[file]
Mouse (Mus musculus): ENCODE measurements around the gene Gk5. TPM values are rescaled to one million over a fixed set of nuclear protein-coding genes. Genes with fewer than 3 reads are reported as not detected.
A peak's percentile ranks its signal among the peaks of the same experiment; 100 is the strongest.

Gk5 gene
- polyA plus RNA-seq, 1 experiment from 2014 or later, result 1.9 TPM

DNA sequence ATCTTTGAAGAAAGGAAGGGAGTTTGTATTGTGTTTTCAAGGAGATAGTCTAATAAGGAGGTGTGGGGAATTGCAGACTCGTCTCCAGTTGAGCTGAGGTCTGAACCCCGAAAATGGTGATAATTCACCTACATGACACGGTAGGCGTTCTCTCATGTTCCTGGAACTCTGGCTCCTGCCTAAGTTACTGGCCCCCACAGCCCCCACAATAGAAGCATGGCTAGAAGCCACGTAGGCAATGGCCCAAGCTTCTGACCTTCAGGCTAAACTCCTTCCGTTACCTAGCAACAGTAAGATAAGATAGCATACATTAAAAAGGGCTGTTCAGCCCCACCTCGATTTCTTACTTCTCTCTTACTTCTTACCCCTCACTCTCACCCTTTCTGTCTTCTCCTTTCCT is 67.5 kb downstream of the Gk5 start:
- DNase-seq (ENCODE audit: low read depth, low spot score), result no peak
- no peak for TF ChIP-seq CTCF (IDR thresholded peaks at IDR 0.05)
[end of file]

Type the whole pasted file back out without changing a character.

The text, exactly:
Mouse (Mus musculus): ENCODE measurements around the gene Gk5. TPM values are rescaled to one million over a fixed set of nuclear protein-coding genes. Genes with fewer than 3 reads are reported as not detected.
A peak's percentile ranks its signal among the peaks of the same experiment; 100 is the strongest.

Gk5 gene
- polyA plus RNA-seq, 1 experiment from 2014 or later, result 1.9 TPM

DNA sequence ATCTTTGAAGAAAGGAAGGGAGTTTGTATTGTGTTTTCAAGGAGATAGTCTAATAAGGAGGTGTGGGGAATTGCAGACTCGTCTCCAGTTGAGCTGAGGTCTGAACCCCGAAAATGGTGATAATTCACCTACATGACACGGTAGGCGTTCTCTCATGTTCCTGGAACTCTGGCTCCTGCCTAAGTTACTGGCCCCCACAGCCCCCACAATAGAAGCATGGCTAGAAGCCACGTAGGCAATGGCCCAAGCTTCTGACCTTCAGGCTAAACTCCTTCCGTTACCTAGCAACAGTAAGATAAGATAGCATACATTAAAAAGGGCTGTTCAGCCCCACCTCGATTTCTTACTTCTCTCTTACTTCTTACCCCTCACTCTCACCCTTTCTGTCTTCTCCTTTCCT is 67.5 kb downstream of the Gk5 start:
- DNase-seq (ENCODE audit: low read depth, low spot score), result no peak
- no peak for TF ChIP-seq CTCF (IDR thresholded peaks at IDR 0.05)